So you’re starting an e-commerce project? Part 1

Like any project, proper planning, thinking things through and discovery is vital to success. No, correction – it’s vital to making it past the development stages and at least getting to a public launch of some sort. In this series, I’ll be covering a broad array of topics related to the e-commerce industry. Nothing too technical, as I am targeting an audience who most likely do not have any platform development experience.

Rule #1, Nothing Guarantees Success

You read that right, all of the planning, research, studying and perfecting of your e-commerce platform will never guarantee you any degree of success. The same can be applied to any category project / start-up. However, if you take time to plan things through, evaluate your needs, and develop a stable and bug free platform, then the likelihood of you opening the website up to the public is fairly high. With that in mind, let’s discuss a few options you have for selling your products online, be it digital or physical.

Option A.) 3rd Party Hosted Platforms

If your needs are simple or common to existing online stores, you might be fine with using a 3rd party hosted solution. These solutions often sacrifice customization and flexibility in exchange for extremely secure, well tested, and consistent updates from the development team behind them.

Some examples of 3rd Party Hosted Platforms:

  • Shopify
  • 3DCart
  • Volusion
  • Even SquareSpace

What are common needs you may ask? Guest checkout / registered checkout, multiple categories, payment gateways, social media sharing, back-end reporting tools, inventory management, shipping handlers are all common features of an e-commerce platform that any decent 3rd party hosted solution should (and will) contain.

Option B.) Self Hosted Platform

Let’s say your needs are still common, or fairly simple but you desire to have full control over things or keep everything under your explicit control. You’d be looking into self-hosting a pre-built platform, this means finding a hosting provider, registering the domain yourself, and installing / having someone setup the platform on your own server. This also gives you the benefit of being able to modify the platform to better fit your needs, while still operating and existing within a ‘box’ so to speak.

Potential Self Hosted Platforms Include:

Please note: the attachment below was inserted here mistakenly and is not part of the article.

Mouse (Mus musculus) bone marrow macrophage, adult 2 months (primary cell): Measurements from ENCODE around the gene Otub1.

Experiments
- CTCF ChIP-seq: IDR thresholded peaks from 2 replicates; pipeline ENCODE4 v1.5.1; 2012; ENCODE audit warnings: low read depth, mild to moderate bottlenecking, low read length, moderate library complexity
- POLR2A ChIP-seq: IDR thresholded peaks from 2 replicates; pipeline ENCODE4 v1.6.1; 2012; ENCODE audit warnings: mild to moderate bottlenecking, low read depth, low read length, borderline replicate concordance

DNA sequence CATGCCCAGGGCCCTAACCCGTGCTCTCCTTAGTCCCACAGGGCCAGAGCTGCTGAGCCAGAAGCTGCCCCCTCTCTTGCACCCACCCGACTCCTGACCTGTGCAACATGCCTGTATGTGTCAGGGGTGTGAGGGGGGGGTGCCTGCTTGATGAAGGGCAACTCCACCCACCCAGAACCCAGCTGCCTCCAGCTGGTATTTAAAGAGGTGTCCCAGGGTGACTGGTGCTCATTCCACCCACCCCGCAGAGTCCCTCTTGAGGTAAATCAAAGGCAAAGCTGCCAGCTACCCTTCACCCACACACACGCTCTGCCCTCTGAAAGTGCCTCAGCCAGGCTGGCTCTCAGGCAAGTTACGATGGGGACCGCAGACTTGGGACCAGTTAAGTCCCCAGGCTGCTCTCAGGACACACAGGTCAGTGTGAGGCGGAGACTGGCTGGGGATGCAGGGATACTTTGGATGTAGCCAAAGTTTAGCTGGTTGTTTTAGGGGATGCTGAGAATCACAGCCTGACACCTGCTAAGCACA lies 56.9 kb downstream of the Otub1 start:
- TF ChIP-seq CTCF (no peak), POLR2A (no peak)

• OpenCart
  • Prestashop
  • Magento (sluggish and massive learning curve)
  • Even WooCommerce*

With either self-hosted or a 3rd party hosted platform listed above, you’ll be setup for basic and even semi-complex operations for your e-commerce store. Each have their own pros, cons, and feature sets, this is where your effort to research and figure out which is best for you comes into play.

* A word on WooCommerce is that it sits on top of WordPress, a popular blogging / hybrid CMS. While this works for a fair amount of use cases, WordPress isn’t designed to be a good, stable, secure e-commerce platform. Keep that in mind should you have complex product variations or are concerned with performance and growth.

Option C.) Custom Platform

If having something like Shopify run your store, or hosting a pre-built solution isn’t ideal for you, then building your own e-commerce platform (or hiring someone to build it for you) is a good option. I’m personally a big fan of custom e-commerce platforms, but they have a huge entry barrier that require massive time investments in getting it right; bug free, and stable enough for customers to use. The best thing about relying on option A or B above, is that there are seasoned developers and communities that have spent thousands of hours fixing things, adding things, and securing loose ends, something that usually chews up a ton of budget for many start-ups. However, the benefit is that you get to fully control your features, how things work, and the flow of your system (assuming the development team, or you, possess the development skills).

If you are brave enough and dedicated enough to build your own platform, some things you’ll need to take into consideration are:

  • Payment processing APIs: Paypal, Stripe, WePay, Venmo, etc… There are a lot of options, research!
  • Shipping APIs: EasyPost and Shippo come to mind, there are others.
  • What type of back-end will power your website and the various tools / reporting features you’ll need.
  • Coupon/ Discount system, inventory logic, user registration, checkout flow, communication with the various APIs (payments and shipping) just to name a few.

What option is best for you?

It’s hard for me to funnel you, the reader, into a specific option without learning more about your needs, desires, and future growth plans. However, I’ve done my best to put together a few bullet points that may help.

  • If your okay with someone managing things for you at the loss of the look, feel, and functionality – Go with Option A.
  • If you want to modify a few things, and feel comfortable managing the initial hosting setup – Go with Option B.
  • If you have the time AND budget (and developmental skills), and have some precise needs – Go with Option C.


This is the first article in my planned series of e-commerce articles. I will be covering various topics and subjects to help you build, discover, and launch your platform to the public.

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